I’ve spent my whole working life in either student or researcher development, most of it (the last 16 and a half years) as a researcher development consultant. These years have been amazing and given me the opportunity to travel to amazing cities; to meet fascinating people doing fascinating things and to build a career around my strengths and enthusiasms. I feel that working in consultancy is a great career choice and my years as a researcher acted as a great foundation for the challenges of running a business. The flexibility it’s offered has enabled me to work on high quality and impact work whilst my children were young (mostly thanks to the support of my husband.)
Over these years I’ve been lucky (yes, I know I have strong words for women who talk about luck, but bear with me) to work on a number of projects which have had real impact in the field of researcher development. I’ve had long relationships with most of my clients and worked in partnership with them to develop their strategies and programmes to provide research students and staff with training and development that helps them to be effective now and in the future.
Despite this, for the last few years, I’ve been thinking about the next stage of my career and what I want to achieve. If you’ve been to one of my workshops, you’ve probably sat and pondered what I describe as most dangerous question to ask someone at work: “What do you want to be known for in ten years?”. A few years ago I asked myself this question and realised that the answer wasn’t to be a consultant, but to have made a bigger difference within one institution and to use this to influence the wider researcher development landscape.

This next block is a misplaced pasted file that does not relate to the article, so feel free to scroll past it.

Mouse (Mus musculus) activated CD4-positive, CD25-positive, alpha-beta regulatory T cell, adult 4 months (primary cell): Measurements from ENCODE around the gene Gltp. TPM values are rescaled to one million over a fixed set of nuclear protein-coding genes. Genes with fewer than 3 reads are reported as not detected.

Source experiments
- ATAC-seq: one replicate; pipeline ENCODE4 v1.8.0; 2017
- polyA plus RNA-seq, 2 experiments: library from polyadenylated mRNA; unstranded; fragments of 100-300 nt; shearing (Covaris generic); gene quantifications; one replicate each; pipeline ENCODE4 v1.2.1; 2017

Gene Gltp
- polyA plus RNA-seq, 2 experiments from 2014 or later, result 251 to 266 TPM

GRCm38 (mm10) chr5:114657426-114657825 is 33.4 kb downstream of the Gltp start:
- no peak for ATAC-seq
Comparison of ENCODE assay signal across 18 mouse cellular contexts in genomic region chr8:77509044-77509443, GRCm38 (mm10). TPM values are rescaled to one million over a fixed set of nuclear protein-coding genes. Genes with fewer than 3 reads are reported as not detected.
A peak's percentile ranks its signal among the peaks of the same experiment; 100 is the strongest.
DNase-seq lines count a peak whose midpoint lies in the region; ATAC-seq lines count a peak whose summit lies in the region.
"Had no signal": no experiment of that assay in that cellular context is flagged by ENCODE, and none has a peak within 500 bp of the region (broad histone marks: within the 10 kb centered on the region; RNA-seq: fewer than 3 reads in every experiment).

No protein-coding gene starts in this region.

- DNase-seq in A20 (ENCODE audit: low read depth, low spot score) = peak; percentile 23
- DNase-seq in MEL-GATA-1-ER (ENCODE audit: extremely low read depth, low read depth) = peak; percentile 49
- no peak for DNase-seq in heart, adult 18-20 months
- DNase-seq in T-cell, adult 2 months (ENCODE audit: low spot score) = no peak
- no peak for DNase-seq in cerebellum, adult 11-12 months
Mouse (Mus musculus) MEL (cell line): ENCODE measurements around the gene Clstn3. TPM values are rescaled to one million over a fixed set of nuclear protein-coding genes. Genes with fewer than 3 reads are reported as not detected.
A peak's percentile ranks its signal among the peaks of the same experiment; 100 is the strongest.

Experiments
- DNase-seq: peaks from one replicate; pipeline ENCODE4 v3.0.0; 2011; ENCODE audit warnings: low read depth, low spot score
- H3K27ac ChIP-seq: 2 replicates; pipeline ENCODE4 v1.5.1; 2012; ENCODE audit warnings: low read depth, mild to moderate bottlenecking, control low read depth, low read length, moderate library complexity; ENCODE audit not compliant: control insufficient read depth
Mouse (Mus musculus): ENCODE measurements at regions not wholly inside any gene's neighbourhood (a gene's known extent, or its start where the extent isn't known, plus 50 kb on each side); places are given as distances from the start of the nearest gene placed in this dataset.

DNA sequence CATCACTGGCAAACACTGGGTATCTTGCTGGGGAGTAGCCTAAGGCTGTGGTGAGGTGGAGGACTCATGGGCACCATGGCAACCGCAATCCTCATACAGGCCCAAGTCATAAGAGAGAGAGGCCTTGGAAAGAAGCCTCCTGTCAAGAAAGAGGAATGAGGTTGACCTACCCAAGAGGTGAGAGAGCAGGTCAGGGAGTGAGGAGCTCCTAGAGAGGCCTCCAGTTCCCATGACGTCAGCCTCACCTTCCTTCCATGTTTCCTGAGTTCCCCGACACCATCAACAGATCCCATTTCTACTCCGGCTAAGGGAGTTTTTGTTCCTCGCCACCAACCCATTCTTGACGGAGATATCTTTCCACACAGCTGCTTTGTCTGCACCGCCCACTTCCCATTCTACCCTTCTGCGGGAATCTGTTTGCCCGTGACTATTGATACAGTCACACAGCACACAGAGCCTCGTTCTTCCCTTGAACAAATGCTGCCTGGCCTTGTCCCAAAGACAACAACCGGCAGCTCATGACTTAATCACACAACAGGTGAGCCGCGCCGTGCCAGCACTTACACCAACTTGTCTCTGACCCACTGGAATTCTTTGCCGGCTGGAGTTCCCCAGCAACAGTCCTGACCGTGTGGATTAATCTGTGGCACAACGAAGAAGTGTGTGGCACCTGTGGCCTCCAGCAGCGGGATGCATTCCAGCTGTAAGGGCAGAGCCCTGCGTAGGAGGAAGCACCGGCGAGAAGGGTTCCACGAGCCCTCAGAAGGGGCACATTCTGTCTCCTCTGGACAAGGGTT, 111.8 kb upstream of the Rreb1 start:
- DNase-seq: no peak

I’m therefore delighted that after a fairly focused CV building campaign for the last few years, that from January 1st I’ll be the Head of Researcher Development at The University of Edinburgh, working in the Institute for Academic Development. I spent 6 months in IAD in 2014/5 and had a fantastic time developing ideas to better support the doctoral training cohorts which are increasingly important in the UK. My responsibilities from January will be to provide strategic leadership on researcher development for all research students and staff, supervisors and principal investigators. Most exciting for me is the chance to work with a great team and to collaborate with many of the people I’ve met at Edinburgh over the years.
So, from this point on I’ll be reducing the consultancy to operate on a very small scale, principally to meet the commitments I’ve made in this academic year. I hope that some of my clients will want to continue to work with me in my new role and that the change makes more things possible.
Thank you to everyone who I’ve worked with since 2000 and I hope we can find new things to do and new ways to work together. This site will continue to exist and once I’ve checked that the materials can be shared openly, I’ll be taking all the passwords off the different sections of the site and hope that the workshops, blogs and links that I’ve put together will be helpful for other researchers and researcher developers.
And if any of you find yourselves in Edinburgh, look me up! First purchase for my new office will be a coffee machine…